For testing real-world programs or libraries, it is often conventient to split the tests into several modules. For example, suppose your library contains of two modules MyPkg.A and MyPkg.B, each containing test functions. You can find a slightly extended of this scenario in the samples directory of the HTF source tree, see https://github.com/skogsbaer/HTF/tree/master/sample.

File MyPkg/A.hs

{-# OPTIONS_GHC -F -pgmF htfpp #-}
module MyPkg.A (funA, htf_thisModulesTests) where

import Test.Framework

funA :: Int -> Int
funA x = x + 1

test_funA1 = assertEqual (funA 41) 42

test_funA2 = assertEqual (funA 2) 3


File MyPkg/B.hs

{-# OPTIONS_GHC -F -pgmF htfpp #-}
module MyPkg.B (funB, htf_thisModulesTests) where

import Test.Framework

funB :: Int -> Int
funB x = x * 2

test_funB1 = assertEqual (funB 21) 42

test_funB2 = assertEqual (funB 0) 0


For module MyPkg.A, the htfpp preprocessor collects the modules' testcases into a variable htf_MyPkg_A_thisModulesTests and defines a preprocessor token htf_thisModulesTests as a shorthand for this variable. Thus, to expose all HTF tests defined in MyPkg.A, we only need to put htf_thisModulesTests into the export list. The same holds analogously for module MyPkg.B.

To execute all tests defined in these two modules, you would create a main module and import MyPkg.A and MyPkg.B with the special import annotation {-@ HTF_TESTS @-}. The effect of this annotation is that the htfpp preprocessor makes all test cases defined in such modules imported available in a variable called htf_importedTests. Thus, your main module would look like this:

File TestMain.hs

{-# OPTIONS_GHC -F -pgmF htfpp #-}
module Main where

import Test.Framework
import {-@ HTF_TESTS @-} MyPkg.A
import {-@ HTF_TESTS @-} MyPkg.B

main = htfMain htf_importedTests


For better integration with your testing environment, HTF provides the ability to produce machine-readable output in JSON format. Here is a short example how the JSON output looks like, for details see Test.Framework.JsonOutput:

{"test":{"flatName":"Main:nonEmpty","location":{"file":"Tutorial.hs","line":17},"path":["Main","nonEmpty"],"sort":"unit-test"},"type":"test-start"}
;;
{"result":"pass","message":"","test":{"flatName":"Main:nonEmpty","location":{"file":"Tutorial.hs","line":17},"path":["Main","nonEmpty"],"sort":"unit-test"},"wallTime":0,"type":"test-end","location":null}
;;
{"test":{"flatName":"Main:empty","location":{"file":"Tutorial.hs","line":19},"path":["Main","empty"],"sort":"unit-test"},"type":"test-start"}
;;
{"result":"pass","message":"","test":{"flatName":"Main:empty","location":{"file":"Tutorial.hs","line":19},"path":["Main","empty"],"sort":"unit-test"},"wallTime":0,"type":"test-end","location":null}
;;
{"test":{"flatName":"Main:reverse","location":{"file":"Tutorial.hs","line":22},"path":["Main","reverse"],"sort":"quickcheck-property"},"type":"test-start"}
;;
{"result":"pass","message":"Passed 100 tests.","test":{"flatName":"Main:reverse","location":{"file":"Tutorial.hs","line":22},"path":["Main","reverse"],"sort":"quickcheck-property"},"wallTime":19,"type":"test-end","location":null}
;;
{"test":{"flatName":"Main:reverseReplay","location":{"file":"Tutorial.hs","line":24},"path":["Main","reverseReplay"],"sort":"quickcheck-property"},"type":"test-start"}
;;
{"result":"pass","message":"Passed 100 tests.","test":{"flatName":"Main:reverseReplay","location":{"file":"Tutorial.hs","line":24},"path":["Main","reverseReplay"],"sort":"quickcheck-property"},"wallTime":4,"type":"test-end","location":null}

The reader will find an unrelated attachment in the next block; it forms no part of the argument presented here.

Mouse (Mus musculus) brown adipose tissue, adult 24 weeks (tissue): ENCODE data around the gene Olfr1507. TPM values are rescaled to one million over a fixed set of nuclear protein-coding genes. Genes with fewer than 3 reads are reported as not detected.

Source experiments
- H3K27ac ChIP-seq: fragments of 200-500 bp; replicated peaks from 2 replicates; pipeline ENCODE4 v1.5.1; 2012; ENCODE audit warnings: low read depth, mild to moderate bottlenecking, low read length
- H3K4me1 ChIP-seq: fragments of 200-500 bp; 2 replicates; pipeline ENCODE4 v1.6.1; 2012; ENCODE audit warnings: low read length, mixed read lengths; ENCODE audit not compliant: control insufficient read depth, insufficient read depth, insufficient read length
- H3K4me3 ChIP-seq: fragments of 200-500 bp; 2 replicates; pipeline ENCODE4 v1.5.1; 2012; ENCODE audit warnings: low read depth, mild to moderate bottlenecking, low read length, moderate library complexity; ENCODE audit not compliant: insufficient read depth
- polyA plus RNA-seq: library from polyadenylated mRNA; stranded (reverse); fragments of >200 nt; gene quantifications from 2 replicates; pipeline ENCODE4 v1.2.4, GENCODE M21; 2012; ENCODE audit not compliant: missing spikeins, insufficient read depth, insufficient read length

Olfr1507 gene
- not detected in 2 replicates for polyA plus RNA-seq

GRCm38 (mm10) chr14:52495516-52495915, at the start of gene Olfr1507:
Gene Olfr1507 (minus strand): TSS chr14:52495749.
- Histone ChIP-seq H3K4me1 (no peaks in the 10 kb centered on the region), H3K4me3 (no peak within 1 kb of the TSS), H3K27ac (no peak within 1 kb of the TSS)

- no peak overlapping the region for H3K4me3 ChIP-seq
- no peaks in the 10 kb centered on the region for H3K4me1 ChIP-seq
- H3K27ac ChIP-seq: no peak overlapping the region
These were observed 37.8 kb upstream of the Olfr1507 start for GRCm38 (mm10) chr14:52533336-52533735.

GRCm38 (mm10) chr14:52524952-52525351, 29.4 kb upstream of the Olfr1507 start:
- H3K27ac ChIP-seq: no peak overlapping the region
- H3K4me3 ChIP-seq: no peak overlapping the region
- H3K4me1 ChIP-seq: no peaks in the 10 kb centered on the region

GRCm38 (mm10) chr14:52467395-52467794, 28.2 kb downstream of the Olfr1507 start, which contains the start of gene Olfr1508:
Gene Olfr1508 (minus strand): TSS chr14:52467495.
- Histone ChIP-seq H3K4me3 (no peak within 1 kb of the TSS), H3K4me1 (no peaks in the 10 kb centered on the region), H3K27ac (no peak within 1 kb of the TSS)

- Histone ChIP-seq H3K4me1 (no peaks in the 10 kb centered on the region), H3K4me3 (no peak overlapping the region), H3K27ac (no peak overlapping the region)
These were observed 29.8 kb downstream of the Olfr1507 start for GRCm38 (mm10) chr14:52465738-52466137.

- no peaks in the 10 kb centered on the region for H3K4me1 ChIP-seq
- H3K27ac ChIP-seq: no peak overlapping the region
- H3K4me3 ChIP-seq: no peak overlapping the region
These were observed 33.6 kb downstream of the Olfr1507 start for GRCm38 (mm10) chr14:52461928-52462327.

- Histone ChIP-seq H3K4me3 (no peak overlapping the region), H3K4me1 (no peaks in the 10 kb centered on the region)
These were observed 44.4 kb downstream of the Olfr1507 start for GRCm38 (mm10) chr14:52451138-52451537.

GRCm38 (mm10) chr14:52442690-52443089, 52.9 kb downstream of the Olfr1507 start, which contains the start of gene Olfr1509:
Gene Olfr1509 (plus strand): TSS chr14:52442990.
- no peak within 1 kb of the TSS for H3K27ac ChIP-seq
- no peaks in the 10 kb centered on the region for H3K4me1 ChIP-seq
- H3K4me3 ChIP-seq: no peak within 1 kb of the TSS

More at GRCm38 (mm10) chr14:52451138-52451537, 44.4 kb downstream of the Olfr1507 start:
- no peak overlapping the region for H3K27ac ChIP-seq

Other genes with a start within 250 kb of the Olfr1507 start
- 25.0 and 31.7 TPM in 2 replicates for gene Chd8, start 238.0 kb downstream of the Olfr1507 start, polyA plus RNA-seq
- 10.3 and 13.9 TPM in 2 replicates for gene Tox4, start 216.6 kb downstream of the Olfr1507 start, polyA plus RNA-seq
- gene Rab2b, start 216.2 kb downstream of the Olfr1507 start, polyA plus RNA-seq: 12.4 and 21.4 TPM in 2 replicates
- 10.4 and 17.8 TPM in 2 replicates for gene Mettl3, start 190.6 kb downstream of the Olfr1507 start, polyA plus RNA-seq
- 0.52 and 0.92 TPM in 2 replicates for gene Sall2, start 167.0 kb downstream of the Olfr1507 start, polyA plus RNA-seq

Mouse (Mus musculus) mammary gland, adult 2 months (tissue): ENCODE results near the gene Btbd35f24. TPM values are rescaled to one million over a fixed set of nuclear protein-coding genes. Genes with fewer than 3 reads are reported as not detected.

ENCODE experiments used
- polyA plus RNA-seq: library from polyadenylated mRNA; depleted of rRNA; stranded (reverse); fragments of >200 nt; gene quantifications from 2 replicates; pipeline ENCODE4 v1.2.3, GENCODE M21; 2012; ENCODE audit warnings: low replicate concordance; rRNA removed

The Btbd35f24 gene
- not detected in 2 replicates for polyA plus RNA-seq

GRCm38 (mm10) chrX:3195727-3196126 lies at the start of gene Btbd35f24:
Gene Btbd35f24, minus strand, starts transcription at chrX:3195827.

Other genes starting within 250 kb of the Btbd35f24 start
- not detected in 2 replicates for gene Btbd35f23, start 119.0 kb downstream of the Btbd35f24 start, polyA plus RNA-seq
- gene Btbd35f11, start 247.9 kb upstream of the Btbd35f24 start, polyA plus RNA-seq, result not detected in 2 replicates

;;
{"failures":0,"passed":4,"pending":0,"wallTime":39,"errors":0,"type":"test-results"}
;;

Machine-readable ouput is requested by the --json flag. You can specify a dedicated output file using the --output-file= option. On some platforms (e.g. Windows) it might not be possible to read from the output file while the tests are running (due to file-locking). In this case, you might want to use the --split option. With this option, HTF writes each JSON message to a separate ouput file. The name of the output file is derived from the name given with the --output-file= flag by appending an index (starting at 0) that is incremented for every message.

# Backwards-compatibility with HUnit

The types of the various assert-like macros of the HTF are not backwards-compatible with the corresponding functions of HUnit. This incompatibility is intentional, of course: with HUnit, the programmer has to provide suitable location information by explicitly passing a string argument to the assert-like functions, whereas HTF provides location information implicitly through its pre-processor htfpp.

To simplify transition from HUnit to HTF, htfpp provides a commandline flag --hunit. This flag causes htfpp to exand the assertion macros in a way compatible with the types of the corresponding HUnit functions. For example, with the --hunit flag being present, assertEqual is exanded to assertEqualVerbose_ (makeLoc "filename" line), whose type (Show a, Eq a) => String -> a -> a -> IO () is compatible with the type of HUnit's assertEqual function.

# Summary

Here is a quick summary of how to write, collect, and execute your tests. You should also have a look at the sample project at https://github.com/skogsbaer/HTF/tree/master/sample.

## Writing tests

• Place {-# OPTIONS_GHC -F -pgmF htfpp #-} at the top of your module.
• Put htf_thisModulesTests into the export list of your module.
• Import Test.Framework.
• Prefix your unit tests with test_, see Test.Framework.HUnitWrapper for the assertions provided.
• Prefix your QuickCheck properties with prop_.

## Collecting and executing tests

• Place {-# OPTIONS_GHC -F -pgmF htfpp #-} at the top of your module.
• Import Test.Framework.
• Import modules defining HTF tests with import {-@ HTF_TESTS @-} MyPkg.A.
• Use main = htfMain htf_importedTests to run all imported tests.